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Dead Harvest

Dead Harvest is a detective horror story with a neat little twist; the lead character, Sam Thornton, is dead and damned, doomed to roam the earth as a ghost. His soul belongs to the powers of hell and he has been cursed to collect the souls of sinners and send them to the demons. Urban fantasy1 is tricky genre to get right; mix in too much of the supernatural and the tale becomes a clichéd creature feature, mix in too many mundane elements and the spooky parts seem gimmicky and false. Dead Harvest pulls of the rare feat of getting it exactly right; Sam’s power to possess the bodies of the dead (and the living) makes consistent sense, as does his doomed (and tear-jerking) backstory.

Like any good detective story, a young lady turns Sam’s world upside down, and the tale quickly becomes an action-movie inspired romp. As the main characters run from one dangerous situation to another, we grow to care about the supporting cast and learn more about this world where heaven and hell are so very close to an unknowing (and often uncaring) human race.

The retro styled cover tells us that the tale is hardboiled

It’s pretty rapidly paced; the peril is layered on pretty thick and it’s this sense of urgency that really draws the reader in. The story takes place over a few short days, lending a leanness and speed to the whole thing. A good mystery story keeps the reader guessing, and though some of the twists seem obvious, the devil is the details. (I’m not going to tell you if I mean that literally. Read it for yourself and see.)

Fans of the Harry Dresden series and those who like their modern-day fantasy with a twist of hardboiled detective story will love this (as will fans of Good Omens and In Nomine). I firmly expect this page-turner to do well, and am pleased to hear that a sequel is already in the works.

1: A clunky term that usually means ‘set in the real world, with supernatural elements’. Typically with a healthy dose of horror story staples like ghosts and werewolves thrown in for good measure.

Categories: Books, Reviews
  1. December 29, 2011 at 2:17 pm

    Solid review of a fantastic book.

  2. Sabrina E. Ogden
    December 29, 2011 at 2:21 pm

    Excellent review. I’m looking forward to reading this one.

  3. Ash
    December 29, 2011 at 3:24 pm

    I was at a panel with Jim Butcher last year, and he and the other ‘Urban Fantasy’ writers are desperately looking for a new name for what they do to separate themselves from Stephanie Meyer, Laurel K Hamilton, and their ilk.

    • December 29, 2011 at 5:25 pm

      I’m not convinced that’s a good idea. After all, fans of Laurel K Hamilton may find themselves reading Kelley Armstrong. And fans of Kelley Armstrong tend to enjoy Jim Butcher, and so on. Dark Fantasy is handy tag, and is as general as other genre labels.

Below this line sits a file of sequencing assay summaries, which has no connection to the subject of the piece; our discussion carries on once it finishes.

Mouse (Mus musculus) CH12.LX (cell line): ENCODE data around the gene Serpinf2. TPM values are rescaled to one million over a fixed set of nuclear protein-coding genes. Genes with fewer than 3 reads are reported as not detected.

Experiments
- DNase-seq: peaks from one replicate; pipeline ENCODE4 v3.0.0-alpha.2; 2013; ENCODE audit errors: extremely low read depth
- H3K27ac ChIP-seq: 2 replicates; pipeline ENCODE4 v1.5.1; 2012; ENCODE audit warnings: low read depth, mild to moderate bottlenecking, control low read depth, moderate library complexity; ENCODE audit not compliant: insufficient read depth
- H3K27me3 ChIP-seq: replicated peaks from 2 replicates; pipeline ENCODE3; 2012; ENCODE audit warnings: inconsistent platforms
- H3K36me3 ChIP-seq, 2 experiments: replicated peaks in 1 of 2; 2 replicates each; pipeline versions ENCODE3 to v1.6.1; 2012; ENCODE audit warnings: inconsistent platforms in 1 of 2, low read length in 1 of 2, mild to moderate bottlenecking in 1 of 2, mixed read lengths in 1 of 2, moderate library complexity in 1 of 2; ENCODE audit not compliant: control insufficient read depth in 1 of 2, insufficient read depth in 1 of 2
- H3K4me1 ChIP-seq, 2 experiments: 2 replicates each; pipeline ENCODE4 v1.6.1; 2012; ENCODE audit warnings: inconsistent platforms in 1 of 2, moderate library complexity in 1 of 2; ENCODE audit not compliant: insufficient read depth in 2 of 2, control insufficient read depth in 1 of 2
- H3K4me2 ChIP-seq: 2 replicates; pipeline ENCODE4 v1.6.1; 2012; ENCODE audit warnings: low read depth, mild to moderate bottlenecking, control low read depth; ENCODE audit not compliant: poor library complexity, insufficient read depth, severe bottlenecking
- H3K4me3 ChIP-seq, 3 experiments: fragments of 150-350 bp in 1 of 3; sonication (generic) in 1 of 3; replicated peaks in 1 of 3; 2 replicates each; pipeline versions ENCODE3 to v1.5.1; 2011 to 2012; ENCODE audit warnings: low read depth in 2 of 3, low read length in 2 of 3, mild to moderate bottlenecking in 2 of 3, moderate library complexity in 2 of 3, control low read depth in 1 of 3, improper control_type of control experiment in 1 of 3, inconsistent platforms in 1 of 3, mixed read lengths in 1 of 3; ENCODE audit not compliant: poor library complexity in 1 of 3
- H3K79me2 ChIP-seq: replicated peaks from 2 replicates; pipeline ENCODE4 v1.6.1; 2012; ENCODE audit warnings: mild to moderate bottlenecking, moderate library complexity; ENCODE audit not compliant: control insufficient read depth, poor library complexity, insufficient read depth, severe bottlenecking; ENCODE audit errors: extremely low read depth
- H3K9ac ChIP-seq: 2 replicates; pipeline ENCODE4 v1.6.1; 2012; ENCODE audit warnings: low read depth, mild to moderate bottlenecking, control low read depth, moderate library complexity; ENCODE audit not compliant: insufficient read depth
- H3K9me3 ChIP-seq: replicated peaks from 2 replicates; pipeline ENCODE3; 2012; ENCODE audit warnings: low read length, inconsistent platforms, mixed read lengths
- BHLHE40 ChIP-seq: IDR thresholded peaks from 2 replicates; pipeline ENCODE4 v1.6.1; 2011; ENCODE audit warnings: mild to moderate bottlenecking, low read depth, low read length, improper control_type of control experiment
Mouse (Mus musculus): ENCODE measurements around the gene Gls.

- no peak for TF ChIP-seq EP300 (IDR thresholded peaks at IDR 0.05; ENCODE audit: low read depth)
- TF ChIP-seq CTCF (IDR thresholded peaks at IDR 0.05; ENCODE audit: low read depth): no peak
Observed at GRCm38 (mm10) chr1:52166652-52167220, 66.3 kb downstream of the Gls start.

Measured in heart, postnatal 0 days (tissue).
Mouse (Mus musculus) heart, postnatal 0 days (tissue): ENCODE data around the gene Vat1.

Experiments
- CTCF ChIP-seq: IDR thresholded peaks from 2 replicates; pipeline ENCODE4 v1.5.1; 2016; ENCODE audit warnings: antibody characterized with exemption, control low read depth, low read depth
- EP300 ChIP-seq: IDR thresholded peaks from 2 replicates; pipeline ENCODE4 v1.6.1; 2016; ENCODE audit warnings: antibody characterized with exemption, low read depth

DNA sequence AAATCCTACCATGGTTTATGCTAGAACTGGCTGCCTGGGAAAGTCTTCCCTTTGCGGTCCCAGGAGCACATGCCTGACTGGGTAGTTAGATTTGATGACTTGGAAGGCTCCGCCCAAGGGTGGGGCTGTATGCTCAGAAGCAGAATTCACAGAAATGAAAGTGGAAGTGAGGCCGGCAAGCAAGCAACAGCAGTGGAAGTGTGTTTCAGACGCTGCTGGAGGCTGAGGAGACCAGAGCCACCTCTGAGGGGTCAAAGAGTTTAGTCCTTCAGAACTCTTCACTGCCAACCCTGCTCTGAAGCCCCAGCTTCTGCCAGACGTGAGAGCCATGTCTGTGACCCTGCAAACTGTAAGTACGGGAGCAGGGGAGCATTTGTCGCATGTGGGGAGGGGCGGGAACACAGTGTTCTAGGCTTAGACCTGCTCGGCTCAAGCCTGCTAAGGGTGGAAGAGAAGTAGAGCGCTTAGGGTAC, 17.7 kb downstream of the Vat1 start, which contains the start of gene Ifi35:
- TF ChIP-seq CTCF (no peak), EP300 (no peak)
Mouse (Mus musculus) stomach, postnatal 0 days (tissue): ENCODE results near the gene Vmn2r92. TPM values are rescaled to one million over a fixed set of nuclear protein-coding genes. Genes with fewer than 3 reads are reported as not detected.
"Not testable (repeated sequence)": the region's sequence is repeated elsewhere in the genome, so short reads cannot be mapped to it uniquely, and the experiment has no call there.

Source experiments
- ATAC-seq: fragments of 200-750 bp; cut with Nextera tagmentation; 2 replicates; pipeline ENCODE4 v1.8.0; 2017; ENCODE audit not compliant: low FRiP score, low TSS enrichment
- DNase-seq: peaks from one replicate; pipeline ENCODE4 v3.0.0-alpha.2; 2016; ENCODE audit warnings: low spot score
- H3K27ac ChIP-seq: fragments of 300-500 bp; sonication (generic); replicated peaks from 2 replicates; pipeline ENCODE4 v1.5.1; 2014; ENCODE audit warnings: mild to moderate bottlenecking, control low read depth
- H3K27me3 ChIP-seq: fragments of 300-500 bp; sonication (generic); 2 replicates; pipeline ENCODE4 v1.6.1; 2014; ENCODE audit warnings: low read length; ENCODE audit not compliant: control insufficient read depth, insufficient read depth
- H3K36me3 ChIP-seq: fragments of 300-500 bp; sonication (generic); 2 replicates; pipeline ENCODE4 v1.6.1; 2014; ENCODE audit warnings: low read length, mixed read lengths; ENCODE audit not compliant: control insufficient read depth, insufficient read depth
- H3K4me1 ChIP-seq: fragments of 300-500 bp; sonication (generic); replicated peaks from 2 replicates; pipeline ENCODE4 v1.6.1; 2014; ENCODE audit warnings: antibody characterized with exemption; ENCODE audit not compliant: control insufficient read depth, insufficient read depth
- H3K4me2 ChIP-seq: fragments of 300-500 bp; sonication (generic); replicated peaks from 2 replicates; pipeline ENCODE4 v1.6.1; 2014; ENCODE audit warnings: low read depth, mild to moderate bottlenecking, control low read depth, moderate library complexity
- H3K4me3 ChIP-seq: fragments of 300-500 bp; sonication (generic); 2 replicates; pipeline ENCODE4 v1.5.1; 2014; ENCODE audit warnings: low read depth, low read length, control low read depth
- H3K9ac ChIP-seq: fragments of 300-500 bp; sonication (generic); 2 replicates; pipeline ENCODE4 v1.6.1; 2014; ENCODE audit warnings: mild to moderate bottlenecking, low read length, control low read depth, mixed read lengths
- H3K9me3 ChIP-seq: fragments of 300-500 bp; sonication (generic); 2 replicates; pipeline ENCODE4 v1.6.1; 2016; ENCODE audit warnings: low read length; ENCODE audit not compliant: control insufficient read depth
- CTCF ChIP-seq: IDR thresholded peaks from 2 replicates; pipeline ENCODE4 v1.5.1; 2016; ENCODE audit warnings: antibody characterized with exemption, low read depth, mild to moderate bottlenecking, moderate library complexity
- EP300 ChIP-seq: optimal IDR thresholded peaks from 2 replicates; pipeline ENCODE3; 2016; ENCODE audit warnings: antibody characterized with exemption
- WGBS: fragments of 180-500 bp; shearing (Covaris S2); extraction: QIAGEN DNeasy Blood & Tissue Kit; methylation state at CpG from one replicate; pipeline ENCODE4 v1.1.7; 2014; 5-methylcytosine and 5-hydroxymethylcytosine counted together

• Ash
        December 30, 2011 at 7:06 pm

        One of the points made at the panel is that it is important not to confuse Setting for Genre. Laurel K Hamilton’s settings are similar to Jim Butcher’s – but they work in completely different /genres/, putting their books in the same category would be like putting Bravo Two Zero next to Black Lace. Jim and the other panellists were keen to stress that they were not in any way denigrating the paranormal erotica/romance genre (and wished they had the sales figures of the other genre).

        In the states most books are sold through walmart and the like (and sales there drives publishing which in turn drives sales elsewhere), and so because there is only room for 10 genres in the store (and every store is the same) to be sold the book must fit within an established ‘genre’. As a result there is somewhat of a crisis in the sales arm of publishing companies as they struggle to slip their ninjas-with-cowboys-detective-novels in amongst the successful cowboy-horror-anthology genre books. Then if the ninjas-with-cowboys-detective-novels become popular enough you will find cowboy-horror-anthologies and ninja-romance-comedies marketed as N.w.C.D.N.s … as a result you don’t really know what you are buying if you are shopping in a US store. Hence the push to differentiate romance/erotica-fantasy-modern (Stephanie Meyers) from paranomal-adventure-modern (Jim Butcher etc) and fantasy-horror-urban (China Meiville etc) [modern-horror-paranormal and fantasy-adventure already have their own shelves, though fantasy-adventure is recently MIA in stores]. The more the genres differentiate the more other genres merge on the shelf and the more shelf space is available for Meyersalikes, Butcheralikes and Meivillealikes.

  1. February 27, 2012 at 11:52 am

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